In open air tanks, the pressures displayed by
manometers correspond to the heights of water above the measuring point.
On a horizontal axis, pressures are identical.
We may be surprised to see that the pressures are
identical at points A and B above, despite the heights of water above them
being different. In fact, at point B, it is not the height of water immediately
above which counts, but the difference between point B and the high water level
Indeed, pressures don’t have a “sense of orientation”. The molecules in A are “squashed” by the weight of the water molecules above and they transmit this push as much toward the bottom of the tank as toward the molecules at B, which are, because of this, subject to the same pressure.
Another way to express this phenomenon is to show that if the molecules at point A were under a stronger pressure than at point B, there would be a movement of water from A to B. While in fact our tank is static.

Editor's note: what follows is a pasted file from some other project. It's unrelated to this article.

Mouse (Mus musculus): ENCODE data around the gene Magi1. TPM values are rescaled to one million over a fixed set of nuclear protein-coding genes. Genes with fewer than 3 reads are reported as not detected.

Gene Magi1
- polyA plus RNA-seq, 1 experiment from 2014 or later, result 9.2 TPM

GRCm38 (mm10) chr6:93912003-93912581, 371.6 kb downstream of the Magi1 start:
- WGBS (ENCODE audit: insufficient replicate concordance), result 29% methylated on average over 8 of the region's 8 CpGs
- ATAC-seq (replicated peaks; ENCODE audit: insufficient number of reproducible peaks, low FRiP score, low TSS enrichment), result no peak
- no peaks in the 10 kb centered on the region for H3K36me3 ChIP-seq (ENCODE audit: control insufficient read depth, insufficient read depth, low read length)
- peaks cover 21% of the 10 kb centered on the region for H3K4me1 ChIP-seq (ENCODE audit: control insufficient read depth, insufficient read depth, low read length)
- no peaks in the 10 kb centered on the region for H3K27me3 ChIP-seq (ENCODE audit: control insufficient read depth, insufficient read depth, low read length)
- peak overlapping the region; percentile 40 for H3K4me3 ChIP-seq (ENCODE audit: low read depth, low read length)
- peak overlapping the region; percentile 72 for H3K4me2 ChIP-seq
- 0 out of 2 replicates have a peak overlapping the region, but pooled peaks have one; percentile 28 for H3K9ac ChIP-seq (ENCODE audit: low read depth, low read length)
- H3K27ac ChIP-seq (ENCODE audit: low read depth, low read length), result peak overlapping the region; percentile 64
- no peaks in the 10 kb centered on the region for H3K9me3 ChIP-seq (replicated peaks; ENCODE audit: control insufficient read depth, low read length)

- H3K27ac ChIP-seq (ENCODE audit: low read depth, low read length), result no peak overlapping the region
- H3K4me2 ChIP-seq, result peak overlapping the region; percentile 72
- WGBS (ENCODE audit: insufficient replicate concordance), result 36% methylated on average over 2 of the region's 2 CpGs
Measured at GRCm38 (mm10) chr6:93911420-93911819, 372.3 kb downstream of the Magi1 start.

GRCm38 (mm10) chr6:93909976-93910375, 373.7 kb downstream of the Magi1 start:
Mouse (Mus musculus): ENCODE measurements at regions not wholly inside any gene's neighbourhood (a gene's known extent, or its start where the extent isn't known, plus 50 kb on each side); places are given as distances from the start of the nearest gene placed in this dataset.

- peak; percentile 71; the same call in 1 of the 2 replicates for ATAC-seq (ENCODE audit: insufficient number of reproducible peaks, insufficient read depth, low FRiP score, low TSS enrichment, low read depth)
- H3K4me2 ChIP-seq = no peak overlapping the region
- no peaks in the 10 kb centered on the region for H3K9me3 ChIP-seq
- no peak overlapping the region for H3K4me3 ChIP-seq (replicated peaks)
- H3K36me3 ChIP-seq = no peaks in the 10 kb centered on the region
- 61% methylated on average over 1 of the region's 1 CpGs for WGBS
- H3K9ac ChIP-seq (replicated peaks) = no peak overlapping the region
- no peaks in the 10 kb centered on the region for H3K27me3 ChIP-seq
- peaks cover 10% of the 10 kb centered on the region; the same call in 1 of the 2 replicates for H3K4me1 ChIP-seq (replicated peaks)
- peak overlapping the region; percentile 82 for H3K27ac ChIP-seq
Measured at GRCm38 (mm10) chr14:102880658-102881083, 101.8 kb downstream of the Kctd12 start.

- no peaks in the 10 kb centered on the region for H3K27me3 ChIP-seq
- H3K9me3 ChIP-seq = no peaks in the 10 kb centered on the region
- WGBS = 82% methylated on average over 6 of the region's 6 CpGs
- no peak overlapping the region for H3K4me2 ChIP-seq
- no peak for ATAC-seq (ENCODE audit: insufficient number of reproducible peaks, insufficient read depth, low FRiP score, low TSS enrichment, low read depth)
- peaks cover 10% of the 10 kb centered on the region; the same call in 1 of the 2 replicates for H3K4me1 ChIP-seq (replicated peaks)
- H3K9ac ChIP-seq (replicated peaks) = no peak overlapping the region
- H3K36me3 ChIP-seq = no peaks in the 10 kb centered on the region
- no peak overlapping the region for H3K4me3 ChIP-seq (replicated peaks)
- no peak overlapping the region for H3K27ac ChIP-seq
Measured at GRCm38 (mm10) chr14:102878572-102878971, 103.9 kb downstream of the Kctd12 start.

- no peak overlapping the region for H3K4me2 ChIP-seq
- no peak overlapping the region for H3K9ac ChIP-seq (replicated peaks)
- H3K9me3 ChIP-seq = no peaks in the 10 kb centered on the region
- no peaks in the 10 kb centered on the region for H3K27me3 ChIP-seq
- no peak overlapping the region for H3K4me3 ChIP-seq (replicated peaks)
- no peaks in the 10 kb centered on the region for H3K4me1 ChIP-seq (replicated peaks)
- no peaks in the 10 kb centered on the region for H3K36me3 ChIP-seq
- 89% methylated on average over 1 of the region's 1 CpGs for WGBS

Show in [bar] the pressures in the tank.
To accommodate expansion water, hot water heating systems can be equipped with open expansion tanks.
These expansion vessels are simply open-air tanks installed at the highest point of the central heating system and connected to the boiler outlet. They accommodate the “surplus” water, which has expanded due to its increase in temperature.
In heating circuits, equipped with open expansion vessels, the pressure only depends on the height of water between the measuring point and the high level in the vessel.
Indicate in [bar] the pressures shown on the manometers below.
Start the film below (switch on the sound) and watch the water filling of a heating system equipped with an open expansion tank.